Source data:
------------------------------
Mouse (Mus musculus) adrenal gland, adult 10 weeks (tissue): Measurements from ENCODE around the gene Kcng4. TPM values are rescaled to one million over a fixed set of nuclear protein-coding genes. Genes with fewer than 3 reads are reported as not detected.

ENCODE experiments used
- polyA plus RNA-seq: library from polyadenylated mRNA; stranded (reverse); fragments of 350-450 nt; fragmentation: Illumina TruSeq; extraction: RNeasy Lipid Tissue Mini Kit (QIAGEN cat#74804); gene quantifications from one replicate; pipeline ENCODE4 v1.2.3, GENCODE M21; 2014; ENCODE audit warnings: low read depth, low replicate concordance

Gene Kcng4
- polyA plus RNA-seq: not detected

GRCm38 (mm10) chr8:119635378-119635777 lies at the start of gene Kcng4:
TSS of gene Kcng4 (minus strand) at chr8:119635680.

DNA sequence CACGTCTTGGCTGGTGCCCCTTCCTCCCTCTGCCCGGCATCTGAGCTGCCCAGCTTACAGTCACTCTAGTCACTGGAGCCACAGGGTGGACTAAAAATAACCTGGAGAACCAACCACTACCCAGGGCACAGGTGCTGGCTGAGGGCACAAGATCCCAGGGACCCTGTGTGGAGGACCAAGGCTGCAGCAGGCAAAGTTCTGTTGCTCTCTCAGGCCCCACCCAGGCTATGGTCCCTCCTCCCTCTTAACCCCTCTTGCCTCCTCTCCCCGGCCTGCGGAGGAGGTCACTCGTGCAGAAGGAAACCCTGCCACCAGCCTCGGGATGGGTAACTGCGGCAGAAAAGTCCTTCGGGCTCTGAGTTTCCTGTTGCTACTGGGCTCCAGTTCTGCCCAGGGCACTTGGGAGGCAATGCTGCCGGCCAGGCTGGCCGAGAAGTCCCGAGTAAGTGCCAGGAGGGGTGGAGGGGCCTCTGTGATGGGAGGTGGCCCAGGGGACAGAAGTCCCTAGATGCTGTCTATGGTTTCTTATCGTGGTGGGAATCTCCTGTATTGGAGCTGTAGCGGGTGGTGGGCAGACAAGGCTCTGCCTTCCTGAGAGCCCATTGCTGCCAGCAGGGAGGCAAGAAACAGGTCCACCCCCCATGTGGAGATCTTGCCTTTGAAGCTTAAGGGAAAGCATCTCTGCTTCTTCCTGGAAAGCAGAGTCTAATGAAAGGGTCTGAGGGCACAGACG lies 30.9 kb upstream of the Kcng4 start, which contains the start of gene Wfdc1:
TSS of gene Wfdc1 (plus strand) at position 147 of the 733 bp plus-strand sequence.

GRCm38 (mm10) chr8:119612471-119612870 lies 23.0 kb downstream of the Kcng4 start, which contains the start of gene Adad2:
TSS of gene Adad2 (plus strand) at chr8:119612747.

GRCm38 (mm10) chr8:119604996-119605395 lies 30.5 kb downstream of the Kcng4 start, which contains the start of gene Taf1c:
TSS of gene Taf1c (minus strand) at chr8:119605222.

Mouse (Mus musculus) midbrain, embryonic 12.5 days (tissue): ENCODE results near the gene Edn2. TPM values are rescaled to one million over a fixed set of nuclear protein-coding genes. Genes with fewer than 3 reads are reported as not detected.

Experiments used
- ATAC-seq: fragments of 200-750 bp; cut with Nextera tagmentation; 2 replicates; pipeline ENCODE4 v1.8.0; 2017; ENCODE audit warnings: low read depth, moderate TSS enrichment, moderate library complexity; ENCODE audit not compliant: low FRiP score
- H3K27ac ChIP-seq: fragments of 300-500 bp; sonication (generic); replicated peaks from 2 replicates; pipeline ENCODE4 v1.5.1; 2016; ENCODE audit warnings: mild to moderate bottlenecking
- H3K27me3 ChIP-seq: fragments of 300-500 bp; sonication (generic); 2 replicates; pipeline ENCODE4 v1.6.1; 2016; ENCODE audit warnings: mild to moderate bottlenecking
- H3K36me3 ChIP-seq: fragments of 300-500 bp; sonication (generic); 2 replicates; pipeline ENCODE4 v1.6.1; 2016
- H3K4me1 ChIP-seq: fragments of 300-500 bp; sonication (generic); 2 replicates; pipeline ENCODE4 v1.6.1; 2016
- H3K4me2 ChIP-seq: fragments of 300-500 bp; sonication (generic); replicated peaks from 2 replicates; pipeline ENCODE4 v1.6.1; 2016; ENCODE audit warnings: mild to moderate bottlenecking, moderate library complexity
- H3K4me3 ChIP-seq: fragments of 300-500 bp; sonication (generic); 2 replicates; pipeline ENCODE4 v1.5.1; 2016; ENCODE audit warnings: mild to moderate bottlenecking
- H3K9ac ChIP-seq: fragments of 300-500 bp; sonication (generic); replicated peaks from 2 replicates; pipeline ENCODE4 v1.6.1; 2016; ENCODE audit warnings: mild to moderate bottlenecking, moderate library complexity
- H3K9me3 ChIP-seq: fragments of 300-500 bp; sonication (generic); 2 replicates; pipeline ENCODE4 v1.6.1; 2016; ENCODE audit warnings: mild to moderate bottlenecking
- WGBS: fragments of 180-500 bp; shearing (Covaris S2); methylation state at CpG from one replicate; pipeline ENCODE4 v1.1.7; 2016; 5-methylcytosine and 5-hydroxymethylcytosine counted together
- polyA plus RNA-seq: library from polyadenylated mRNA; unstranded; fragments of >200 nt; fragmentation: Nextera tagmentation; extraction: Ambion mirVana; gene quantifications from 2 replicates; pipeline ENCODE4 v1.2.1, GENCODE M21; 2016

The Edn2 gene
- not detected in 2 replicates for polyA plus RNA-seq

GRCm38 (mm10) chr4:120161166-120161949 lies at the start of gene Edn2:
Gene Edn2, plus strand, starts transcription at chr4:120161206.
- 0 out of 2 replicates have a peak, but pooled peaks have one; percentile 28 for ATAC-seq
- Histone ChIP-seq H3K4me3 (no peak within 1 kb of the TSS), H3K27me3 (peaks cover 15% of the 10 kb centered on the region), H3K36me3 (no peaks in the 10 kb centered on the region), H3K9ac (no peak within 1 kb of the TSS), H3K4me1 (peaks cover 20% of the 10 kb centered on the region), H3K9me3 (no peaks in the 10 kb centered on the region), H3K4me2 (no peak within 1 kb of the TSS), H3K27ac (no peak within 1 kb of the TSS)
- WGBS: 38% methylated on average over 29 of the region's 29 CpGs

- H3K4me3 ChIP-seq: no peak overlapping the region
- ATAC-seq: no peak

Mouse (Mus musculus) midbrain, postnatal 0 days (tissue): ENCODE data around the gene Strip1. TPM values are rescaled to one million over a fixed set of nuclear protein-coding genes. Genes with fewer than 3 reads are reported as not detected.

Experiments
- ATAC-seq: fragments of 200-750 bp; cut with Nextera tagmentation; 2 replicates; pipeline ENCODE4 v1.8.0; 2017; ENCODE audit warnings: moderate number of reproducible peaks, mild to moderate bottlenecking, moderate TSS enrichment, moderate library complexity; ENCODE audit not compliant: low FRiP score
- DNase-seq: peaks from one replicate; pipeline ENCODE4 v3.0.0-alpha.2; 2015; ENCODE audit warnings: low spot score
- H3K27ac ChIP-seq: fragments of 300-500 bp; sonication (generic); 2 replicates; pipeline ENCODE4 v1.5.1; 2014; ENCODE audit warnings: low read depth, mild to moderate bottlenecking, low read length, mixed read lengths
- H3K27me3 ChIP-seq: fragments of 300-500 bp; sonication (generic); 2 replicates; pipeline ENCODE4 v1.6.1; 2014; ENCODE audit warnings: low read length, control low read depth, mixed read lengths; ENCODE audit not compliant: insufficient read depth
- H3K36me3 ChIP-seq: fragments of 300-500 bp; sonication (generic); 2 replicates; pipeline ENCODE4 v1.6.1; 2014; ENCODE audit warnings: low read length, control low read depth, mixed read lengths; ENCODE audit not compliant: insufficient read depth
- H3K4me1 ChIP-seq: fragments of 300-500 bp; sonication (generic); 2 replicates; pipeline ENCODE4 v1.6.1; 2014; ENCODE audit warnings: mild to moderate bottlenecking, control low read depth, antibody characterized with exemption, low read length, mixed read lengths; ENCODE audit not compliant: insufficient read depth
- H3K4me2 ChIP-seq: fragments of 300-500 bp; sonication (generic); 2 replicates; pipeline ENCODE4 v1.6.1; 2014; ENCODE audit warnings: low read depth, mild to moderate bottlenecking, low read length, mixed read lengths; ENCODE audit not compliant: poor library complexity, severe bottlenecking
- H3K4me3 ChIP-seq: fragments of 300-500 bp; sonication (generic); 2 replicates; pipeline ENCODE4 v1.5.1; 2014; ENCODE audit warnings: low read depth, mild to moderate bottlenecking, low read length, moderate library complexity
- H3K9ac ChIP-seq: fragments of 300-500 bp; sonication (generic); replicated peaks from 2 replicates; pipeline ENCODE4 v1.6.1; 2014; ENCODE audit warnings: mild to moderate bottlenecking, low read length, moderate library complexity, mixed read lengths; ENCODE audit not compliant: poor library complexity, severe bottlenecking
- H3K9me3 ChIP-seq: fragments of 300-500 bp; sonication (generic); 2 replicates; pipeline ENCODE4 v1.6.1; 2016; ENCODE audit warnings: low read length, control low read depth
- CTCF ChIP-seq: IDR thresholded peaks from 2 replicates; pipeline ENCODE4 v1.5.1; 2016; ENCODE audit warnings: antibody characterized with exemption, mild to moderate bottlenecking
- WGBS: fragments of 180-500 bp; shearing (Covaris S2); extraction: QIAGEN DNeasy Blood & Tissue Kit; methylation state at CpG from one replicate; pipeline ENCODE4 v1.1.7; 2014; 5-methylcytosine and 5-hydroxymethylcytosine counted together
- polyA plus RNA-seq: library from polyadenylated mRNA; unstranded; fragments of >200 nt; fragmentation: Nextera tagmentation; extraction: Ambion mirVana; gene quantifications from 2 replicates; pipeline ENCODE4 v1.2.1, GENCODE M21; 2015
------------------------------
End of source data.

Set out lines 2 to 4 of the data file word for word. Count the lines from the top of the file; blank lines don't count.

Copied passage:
ENCODE experiments used
- polyA plus RNA-seq: library from polyadenylated mRNA; stranded (reverse); fragments of 350-450 nt; fragmentation: Illumina TruSeq; extraction: RNeasy Lipid Tissue Mini Kit (QIAGEN cat#74804); gene quantifications from one replicate; pipeline ENCODE4 v1.2.3, GENCODE M21; 2014; ENCODE audit warnings: low read depth, low replicate concordance

Gene Kcng4